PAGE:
For graphic on Mexico's presidential election click here
Tens of thousands of people packed Mexico City’s vast Zocalo city square, where Lopez Obrador spoke after midnight, flanked by his wife and children.
“The new project of the nation will try to seek an authentic democracy,” he said, in a conciliatory speech promising central bank independence and economic prudence, along with respect for individual freedoms.
“I want to go down in history as a good president of Mexico,” he said.
In Lopez Obrador’s small hometown of Tepetitan, in the southern state of Tabasco, neighbors gathered in the village square, music blared, children rode bikes with cans tied to them and motorists honked their horns in jubilation.
Josefa del Carmen Paz Reyes, a 68-year-old lawyer, cheered the victory of her childhood friend.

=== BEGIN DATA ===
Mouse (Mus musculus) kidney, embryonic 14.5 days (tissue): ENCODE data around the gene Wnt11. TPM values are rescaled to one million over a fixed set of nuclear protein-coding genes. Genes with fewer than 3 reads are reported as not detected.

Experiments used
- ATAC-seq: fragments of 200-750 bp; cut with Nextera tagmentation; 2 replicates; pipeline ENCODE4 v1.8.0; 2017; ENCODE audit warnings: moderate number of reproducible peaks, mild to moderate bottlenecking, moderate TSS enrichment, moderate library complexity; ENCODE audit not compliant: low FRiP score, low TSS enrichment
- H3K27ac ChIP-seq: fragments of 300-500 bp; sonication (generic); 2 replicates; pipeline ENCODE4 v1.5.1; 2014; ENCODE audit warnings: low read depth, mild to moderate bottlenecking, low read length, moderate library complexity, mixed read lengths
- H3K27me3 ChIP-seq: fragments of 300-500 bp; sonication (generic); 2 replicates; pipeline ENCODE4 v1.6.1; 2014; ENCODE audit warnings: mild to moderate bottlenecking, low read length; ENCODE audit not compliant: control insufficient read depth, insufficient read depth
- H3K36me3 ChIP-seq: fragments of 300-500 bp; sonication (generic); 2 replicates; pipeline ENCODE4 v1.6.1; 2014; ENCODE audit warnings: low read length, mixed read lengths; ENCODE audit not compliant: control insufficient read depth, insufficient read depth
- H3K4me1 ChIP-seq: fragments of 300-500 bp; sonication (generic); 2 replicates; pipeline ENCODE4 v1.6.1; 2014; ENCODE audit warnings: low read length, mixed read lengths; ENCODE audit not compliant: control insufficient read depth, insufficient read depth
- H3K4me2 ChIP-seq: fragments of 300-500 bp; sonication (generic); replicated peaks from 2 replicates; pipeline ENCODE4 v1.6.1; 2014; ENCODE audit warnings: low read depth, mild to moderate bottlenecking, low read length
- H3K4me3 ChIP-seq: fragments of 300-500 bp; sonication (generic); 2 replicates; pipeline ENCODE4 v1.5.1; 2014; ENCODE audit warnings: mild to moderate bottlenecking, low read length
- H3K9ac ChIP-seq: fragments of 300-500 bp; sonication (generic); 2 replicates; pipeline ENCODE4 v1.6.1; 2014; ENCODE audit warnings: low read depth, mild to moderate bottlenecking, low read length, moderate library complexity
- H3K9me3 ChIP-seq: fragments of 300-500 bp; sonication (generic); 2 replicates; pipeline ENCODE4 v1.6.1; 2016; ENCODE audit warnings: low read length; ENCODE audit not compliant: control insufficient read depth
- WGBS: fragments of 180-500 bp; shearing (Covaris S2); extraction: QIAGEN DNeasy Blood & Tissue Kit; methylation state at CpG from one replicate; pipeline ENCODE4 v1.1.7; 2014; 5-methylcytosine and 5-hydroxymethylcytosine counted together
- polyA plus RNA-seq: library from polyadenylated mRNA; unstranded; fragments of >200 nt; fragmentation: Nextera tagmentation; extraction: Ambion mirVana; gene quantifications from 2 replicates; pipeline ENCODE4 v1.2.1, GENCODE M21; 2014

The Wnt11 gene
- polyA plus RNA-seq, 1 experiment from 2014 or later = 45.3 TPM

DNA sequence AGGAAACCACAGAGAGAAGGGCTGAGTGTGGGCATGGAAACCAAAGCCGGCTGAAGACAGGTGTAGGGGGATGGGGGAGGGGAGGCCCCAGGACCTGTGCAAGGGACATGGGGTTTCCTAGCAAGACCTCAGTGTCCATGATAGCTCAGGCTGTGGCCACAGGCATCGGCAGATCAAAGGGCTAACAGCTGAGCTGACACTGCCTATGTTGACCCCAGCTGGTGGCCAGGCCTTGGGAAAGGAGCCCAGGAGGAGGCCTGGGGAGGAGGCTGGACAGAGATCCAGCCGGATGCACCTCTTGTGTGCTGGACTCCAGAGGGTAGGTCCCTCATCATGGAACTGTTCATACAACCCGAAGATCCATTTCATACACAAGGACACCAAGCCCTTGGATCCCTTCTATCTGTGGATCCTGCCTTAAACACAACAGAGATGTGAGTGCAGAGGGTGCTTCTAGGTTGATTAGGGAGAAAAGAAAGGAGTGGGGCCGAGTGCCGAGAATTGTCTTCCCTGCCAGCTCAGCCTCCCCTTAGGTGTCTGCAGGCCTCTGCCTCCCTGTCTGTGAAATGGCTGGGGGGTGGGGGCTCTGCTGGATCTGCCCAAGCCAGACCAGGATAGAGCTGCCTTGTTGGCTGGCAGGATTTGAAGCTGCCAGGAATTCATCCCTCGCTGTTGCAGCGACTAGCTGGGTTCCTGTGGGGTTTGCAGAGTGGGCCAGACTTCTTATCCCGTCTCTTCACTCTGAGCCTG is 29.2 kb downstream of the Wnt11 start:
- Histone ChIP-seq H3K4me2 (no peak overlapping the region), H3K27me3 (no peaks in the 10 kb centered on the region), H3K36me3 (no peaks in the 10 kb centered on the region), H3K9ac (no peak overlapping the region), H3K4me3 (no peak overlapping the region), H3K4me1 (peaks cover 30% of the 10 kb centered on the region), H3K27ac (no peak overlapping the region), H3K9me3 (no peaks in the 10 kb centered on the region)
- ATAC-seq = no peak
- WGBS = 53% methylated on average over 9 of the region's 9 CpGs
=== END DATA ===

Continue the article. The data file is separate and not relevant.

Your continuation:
“I am an older person, and I feel so happy I could dance,” said Paz Reyes.
“It is unprecedented, everything that has happened in Tabasco, in Mexico. We were waiting for this change and now we have it.”
Lopez Obrador’s nationalism, stubborn nature and put-downs of rivals have drawn comparisons to U.S. President Donald Trump.
In a posting on Twitter, Trump congratulated the leftist on his victory.
“I look very much forward to working with him. There is much to be done that will benefit both the United States and Mexico!” Trump tweeted.